Jesus' Leftward Bias - Pacific Standard

Jesus' Leftward Bias

There's a reason his cheek is turned.
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Jesus appearing to Mary Magdalene after his resurrection from the dead, as depicted by painter Alexander Andreyevich Ivanov. (Photo: Wikimedia Commons)

Jesus appearing to Mary Magdalene after his resurrection from the dead, as depicted by painter Alexander Andreyevich Ivanov. (Photo: Wikimedia Commons)

Gearing up for those holiday dinner-table discussions about religion and politics? Well, here's a point you can unequivocally make: Jesus has a leftward bias.

In art, that is.

A newly published study that analyzed 484 paintings found Jesus is more likely to be portrayed with his head tilted so as to show more of his left cheek. The Buddha, on the other hand, is more frequently depicted looking straight ahead.

University of Saskatchewan psychologists Kari Duerksen, Trista Friedrich, and Lorin Elias argue this reflects their respective religions' attitudes toward emotionality.

"Paintings of Jesus more frequently depicted a leftward bias than Buddha."

Consciously or not, artists who have depicted Jesus through the centuries have tended to do so in a way that attempts to elicit strong feelings. That is not the approach of those who created images of the Buddha.

The researchers scoured art databases for depictions of the two holy men, discarding those that showed either as a child or infant. The direction of Jesus' or the Buddha's gaze was noted for each.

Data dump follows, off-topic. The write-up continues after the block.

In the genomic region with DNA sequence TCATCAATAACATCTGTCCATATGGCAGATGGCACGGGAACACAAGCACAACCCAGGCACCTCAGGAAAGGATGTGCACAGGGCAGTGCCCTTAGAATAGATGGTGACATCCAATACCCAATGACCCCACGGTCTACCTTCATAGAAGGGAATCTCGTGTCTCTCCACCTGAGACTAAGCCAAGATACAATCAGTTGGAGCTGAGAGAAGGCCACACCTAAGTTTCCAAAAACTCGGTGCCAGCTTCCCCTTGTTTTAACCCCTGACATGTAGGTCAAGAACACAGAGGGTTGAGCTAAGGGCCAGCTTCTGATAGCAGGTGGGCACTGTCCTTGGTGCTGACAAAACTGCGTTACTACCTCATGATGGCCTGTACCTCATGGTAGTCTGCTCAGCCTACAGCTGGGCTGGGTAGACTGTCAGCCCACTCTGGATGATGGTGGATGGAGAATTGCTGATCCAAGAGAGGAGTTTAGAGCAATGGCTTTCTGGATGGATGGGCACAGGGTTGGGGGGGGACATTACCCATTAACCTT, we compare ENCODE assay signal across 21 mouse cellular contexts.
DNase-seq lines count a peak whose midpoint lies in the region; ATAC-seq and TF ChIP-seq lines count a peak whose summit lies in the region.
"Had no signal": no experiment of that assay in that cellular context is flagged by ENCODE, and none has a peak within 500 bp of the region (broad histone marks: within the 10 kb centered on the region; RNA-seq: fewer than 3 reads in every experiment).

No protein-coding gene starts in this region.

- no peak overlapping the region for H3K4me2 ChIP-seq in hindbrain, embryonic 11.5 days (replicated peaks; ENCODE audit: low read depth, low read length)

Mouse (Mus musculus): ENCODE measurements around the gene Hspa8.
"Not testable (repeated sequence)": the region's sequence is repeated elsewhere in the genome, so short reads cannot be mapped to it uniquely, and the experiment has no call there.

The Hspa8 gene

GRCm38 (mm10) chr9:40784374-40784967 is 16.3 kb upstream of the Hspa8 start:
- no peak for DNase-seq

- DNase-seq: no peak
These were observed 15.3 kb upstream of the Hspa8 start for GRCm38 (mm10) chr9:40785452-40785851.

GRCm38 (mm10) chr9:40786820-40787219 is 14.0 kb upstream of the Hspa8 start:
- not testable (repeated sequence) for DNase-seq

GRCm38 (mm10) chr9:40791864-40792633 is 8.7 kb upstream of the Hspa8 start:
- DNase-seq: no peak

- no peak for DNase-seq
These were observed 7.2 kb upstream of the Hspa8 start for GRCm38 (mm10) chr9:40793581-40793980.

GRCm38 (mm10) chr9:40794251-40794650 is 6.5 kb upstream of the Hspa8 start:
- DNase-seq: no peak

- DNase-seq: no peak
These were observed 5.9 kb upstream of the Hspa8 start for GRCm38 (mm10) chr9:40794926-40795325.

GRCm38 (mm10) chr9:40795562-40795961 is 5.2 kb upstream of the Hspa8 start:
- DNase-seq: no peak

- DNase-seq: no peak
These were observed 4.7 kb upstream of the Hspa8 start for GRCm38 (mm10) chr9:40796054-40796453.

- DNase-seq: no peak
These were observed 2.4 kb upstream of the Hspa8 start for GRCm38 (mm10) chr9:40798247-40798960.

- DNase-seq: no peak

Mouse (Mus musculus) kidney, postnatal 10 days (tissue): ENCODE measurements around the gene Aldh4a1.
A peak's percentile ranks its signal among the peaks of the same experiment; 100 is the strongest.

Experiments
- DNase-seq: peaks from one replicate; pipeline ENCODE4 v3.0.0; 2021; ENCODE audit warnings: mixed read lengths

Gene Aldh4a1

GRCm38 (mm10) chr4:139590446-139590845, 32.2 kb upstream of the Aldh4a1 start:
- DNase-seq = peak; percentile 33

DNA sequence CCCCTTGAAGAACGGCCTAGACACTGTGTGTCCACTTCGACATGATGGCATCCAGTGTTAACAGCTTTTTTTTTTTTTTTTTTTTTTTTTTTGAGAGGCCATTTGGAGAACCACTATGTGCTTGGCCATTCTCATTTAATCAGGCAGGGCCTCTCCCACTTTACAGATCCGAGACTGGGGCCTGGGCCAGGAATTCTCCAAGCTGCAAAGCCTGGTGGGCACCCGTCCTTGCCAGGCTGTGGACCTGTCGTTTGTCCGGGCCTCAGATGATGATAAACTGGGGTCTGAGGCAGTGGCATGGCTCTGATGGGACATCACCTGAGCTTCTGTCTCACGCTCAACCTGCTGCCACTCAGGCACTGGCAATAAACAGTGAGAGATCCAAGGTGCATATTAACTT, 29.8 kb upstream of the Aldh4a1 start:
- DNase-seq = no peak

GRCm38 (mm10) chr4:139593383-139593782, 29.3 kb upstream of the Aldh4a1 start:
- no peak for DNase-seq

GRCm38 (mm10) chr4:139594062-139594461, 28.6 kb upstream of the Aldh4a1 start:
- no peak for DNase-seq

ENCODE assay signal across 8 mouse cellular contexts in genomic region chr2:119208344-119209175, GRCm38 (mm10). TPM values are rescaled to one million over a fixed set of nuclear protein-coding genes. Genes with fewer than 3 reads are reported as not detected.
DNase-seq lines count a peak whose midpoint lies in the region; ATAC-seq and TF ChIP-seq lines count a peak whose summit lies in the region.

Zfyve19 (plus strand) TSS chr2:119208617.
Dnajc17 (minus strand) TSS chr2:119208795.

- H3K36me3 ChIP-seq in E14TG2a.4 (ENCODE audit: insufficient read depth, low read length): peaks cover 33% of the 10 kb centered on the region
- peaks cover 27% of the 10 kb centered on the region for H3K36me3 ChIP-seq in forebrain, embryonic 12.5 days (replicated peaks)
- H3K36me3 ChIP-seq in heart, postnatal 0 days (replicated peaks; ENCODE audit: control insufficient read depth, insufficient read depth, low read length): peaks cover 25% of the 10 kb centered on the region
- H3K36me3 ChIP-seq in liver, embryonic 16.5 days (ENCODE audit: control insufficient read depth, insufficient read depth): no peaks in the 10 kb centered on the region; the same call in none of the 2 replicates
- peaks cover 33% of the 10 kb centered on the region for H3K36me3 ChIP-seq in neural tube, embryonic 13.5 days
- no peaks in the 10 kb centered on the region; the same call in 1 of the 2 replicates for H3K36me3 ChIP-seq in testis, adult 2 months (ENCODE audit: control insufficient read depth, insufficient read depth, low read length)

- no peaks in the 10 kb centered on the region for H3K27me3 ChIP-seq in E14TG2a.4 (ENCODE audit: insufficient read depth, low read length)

"Paintings of Jesus more frequently depicted a leftward bias than Buddha, regardless of whether Jesus and Buddha were depicted alone or in a group," they report in the journal Laterality. "Paintings of Buddha depicted a central face presentation more often than paintings of Jesus."

What's this about? The researchers point to previous studies showing "the left side of the face has been found to express emotions more intensely compared to the right." This is apparently because the brain's right hemisphere is largely responsible for processing emotions, and its activity is reflected in the left side of the face.

"A person who wishes to convey a stronger emotion may unconsciously elect to do so in a way that allows more emotional information to be processed by the right hemisphere," they write. This entails displaying "more of the left side of the face, which is more able to express strong emotions."

We seem to understand this implicitly: A 2013 study found people taking selfies "overwhelmingly choose to show the left cheek," the researchers note.

So where does religion come in? "Christianity is associated with the charismatic tradition, which celebrates strong emotions as an essential part of religious experience," the researchers write. "Buddhism is associated with the contemplative tradition, which emphasizes a calming of passions and emotions."

Thus it makes perfect sense to portray Jesus in a pose meant to elicit intense feelings, and the Buddha in a manner intended to reflect, and instill, a sense of peace.

So if you're heading for church for the first time in a long time this Christmas, check out those paintings of Jesus adorning the walls. Notice where his gaze is directed. Whether or not you're devout, you may feel a surprising surge of emotion—one that reflects the subtle power of art.

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Findings is a daily column by Pacific Standard staff writer Tom Jacobs, who scours the psychological-research journals to discover new insights into human behavior, ranging from the origins of our political beliefs to the cultivation of creativity.

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